There’s a certain irony here that is actually rather ludicrous.  Just before I joined the board of the school district where I live in in Pennsylvania, it was ranked well into the bottom half of the commonwealth’s 500 school districts.  This in a state that ranked in the bottom third in the nation.  Yet the school had parents convinced it was a top-performing district.  Broken trust?  Most parents are concerned that their children receive a good education that will prepare them for the challenges to be faced in the world.  Parents have an almost totally blind, even naive trust that public schools will deliver that good education, but the education blob leverages that trust to perpetuate its own agendas while wasting billions of dollars on scams like open classrooms or Common Core Standards that mortgage our nation’s future with flawed curricula and excessive time-wasting testing.  Notably, the students who do well in spite of the education system usually do so because their parents care enough to stay actively involved in their education.  Otherwise, they are taught in most cases to the lowest common denominator.  And it serves to frustrate teachers and often chase good ones from the system.  Plus, teacher pay actually declined over the past two decades while per-pupil spending increased by 27 percent.  School districts are saddled with budget-busting debt and profligate retirement systems.  The outcome as Tumbleweed has experienced it is undereducated graduates unable to perform common everyday functions as simple as a signature on a check or credit receipt or reading a tape measure.  Reading skills are at times horribly deficient.  We dare not lose sight of the ancient Chinese philosopher Lao Tzu who said that the sage in the exercise of his governance, empties their minds, fills their bellies, weakens their wills, and strengthens their bones.  Emptying the mind facilitates control.  Dare we refer here to the mindless drivel that passes for education in today’s institutions of higher learning wherein students are unfamiliar with simple civics, unable to name our nation’s leaders, and totally oblivious to the tenets of our Constitution.  Sadly, this is perpetuated by those Federal and state departments of education, teacher unions, colleges and universities, curricula publishers, education bureaucrats, and politicians so they can covet and protect their pieces of the power structure.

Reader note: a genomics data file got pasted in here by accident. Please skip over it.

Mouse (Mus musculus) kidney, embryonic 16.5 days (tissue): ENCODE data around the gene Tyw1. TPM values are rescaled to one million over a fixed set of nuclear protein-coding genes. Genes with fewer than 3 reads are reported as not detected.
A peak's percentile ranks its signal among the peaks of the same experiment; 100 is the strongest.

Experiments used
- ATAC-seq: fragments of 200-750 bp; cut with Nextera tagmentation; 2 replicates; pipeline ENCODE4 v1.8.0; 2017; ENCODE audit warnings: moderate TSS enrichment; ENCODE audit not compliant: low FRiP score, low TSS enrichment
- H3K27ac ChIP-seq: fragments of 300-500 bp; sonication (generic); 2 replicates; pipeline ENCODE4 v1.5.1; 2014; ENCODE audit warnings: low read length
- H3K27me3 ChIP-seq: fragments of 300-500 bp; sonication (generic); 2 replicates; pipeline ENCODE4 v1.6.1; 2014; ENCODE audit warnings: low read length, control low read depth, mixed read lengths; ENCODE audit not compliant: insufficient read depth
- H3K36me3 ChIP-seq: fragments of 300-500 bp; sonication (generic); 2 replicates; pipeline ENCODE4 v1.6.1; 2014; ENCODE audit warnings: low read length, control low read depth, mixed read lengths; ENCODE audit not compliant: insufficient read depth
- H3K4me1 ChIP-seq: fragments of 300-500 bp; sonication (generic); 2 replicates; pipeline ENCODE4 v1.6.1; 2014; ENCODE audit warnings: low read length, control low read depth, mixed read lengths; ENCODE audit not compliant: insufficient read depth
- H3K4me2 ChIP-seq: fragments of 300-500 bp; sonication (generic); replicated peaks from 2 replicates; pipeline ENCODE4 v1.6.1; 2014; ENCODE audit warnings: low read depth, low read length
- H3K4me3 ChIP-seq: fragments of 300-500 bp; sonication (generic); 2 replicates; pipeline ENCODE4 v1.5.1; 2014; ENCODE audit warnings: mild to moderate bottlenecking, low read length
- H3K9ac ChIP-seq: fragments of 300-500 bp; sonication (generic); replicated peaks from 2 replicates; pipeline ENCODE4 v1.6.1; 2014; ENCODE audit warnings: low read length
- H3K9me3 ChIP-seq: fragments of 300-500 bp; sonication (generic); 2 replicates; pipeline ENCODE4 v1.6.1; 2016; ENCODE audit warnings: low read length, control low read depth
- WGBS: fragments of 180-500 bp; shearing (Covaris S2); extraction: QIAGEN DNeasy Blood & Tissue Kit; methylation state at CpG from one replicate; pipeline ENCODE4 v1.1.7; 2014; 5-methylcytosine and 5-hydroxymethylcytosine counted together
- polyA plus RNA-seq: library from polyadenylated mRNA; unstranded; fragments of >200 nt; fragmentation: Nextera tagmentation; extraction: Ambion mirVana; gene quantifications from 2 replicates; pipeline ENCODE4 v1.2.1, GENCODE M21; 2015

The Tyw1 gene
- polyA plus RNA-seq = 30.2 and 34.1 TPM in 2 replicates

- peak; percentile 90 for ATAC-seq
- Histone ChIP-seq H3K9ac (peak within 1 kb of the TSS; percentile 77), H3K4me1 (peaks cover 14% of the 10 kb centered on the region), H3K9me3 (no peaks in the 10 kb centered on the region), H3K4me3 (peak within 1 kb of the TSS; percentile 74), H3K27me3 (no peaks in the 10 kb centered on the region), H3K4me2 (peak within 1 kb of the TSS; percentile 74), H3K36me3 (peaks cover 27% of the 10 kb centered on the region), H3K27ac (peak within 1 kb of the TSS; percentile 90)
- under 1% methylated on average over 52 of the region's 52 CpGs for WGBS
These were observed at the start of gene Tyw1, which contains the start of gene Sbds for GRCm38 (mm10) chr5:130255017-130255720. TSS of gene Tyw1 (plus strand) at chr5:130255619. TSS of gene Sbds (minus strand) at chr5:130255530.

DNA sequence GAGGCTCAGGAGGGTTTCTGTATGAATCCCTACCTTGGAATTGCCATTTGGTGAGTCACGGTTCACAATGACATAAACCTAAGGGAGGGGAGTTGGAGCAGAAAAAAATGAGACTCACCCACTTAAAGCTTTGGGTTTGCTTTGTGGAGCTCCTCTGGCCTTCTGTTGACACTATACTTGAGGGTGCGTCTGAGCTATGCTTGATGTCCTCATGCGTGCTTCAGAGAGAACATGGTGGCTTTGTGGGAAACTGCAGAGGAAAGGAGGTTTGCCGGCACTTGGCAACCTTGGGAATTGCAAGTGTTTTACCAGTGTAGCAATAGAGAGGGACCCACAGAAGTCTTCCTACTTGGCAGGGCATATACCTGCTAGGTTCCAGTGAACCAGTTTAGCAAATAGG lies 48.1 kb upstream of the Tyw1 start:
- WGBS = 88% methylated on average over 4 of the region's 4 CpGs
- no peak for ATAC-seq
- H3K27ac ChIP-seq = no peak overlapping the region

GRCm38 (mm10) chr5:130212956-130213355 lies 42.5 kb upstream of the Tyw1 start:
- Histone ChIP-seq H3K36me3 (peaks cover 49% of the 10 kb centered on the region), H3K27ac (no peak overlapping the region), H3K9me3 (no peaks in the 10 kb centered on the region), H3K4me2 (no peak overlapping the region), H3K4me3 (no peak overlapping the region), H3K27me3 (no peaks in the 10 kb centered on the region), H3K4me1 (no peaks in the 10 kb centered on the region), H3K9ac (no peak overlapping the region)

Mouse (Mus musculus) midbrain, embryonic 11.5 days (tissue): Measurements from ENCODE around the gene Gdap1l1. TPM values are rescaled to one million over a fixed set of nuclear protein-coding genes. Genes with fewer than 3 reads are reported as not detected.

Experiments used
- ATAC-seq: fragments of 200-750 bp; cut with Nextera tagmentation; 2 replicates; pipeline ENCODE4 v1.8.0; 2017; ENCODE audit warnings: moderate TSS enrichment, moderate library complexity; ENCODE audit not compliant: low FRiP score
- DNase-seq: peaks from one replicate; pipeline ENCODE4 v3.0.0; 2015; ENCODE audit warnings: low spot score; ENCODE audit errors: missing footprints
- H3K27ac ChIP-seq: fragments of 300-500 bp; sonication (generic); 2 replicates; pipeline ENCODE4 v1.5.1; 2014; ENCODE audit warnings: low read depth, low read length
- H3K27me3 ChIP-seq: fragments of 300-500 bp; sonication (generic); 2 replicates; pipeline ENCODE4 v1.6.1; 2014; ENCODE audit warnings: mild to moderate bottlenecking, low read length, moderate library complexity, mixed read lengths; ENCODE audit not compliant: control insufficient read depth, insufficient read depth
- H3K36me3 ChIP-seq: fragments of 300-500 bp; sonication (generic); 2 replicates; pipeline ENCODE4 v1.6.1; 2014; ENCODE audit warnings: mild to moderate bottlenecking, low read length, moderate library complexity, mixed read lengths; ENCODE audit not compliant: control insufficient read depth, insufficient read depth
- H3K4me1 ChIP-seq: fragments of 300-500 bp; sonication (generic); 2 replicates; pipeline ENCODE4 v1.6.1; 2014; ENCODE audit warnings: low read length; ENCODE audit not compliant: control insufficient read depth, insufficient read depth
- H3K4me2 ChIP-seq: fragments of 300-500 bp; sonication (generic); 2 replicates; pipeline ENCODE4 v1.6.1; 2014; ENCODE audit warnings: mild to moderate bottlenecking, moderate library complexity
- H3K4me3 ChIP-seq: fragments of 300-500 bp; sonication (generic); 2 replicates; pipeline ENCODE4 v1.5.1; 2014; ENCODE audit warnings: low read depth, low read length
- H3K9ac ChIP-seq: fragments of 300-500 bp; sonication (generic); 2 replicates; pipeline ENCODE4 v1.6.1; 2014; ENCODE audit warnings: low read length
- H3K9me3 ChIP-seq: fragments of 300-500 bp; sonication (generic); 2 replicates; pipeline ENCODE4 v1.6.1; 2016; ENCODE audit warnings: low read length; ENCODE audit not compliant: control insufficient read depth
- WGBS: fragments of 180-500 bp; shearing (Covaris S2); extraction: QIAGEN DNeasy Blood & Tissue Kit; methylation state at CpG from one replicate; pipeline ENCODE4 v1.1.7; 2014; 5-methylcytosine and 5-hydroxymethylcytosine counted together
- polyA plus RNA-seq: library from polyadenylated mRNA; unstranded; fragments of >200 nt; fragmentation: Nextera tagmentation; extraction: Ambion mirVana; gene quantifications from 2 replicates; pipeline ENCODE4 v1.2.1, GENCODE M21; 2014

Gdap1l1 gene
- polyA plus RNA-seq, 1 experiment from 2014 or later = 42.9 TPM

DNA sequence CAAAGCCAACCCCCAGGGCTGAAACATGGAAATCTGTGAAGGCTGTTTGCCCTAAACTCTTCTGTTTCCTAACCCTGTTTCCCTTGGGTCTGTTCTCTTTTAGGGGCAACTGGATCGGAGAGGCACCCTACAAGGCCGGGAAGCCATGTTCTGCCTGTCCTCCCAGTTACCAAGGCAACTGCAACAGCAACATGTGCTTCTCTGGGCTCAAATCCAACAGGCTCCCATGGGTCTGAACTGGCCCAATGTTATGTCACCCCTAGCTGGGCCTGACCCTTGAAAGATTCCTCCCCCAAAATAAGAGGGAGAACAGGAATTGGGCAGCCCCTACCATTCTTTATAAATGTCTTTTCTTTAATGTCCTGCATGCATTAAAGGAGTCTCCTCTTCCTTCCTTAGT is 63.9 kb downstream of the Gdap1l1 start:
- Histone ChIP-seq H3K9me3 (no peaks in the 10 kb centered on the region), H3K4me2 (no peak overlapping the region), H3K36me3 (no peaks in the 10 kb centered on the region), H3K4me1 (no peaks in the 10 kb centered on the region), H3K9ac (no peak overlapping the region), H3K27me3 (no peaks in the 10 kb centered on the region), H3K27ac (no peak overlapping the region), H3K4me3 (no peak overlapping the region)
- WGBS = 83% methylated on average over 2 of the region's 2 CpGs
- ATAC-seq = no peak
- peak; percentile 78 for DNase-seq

Bottom line, it’s a fraudulent system.  Parents should be outraged, but they mostly stand by benignly as the education system self-destructs at their children’s and our nation’s expense.  For example, in most school districts nationwide, where were parents and Board members when it came time to actually review Common-Core-based curricula page-by page?  I’ve seen that lack of involvement first hand, and we see the result in ever-more progressive socialism-based curricula indoctrinating precious generations of our children.  Equally bad is good teachers being hamstrung by this failed education system, spending inordinate time on standardized testing while scrambling to teach at least some skeletal level of knowledge with the remaining time.  Moreover, under-performing teachers are protected by tenure and receive salary increases regardless of performance. (How many private sector folks would love that?)  The system is a fraud, a total con.  It’s little more than a large, expensive child-care with some education layered in.

So, I’ve framed out the challenge.  Now what?  In my experience most folks from both sides of the political spectrum agree that problems exist.  BUT, how do we solve them?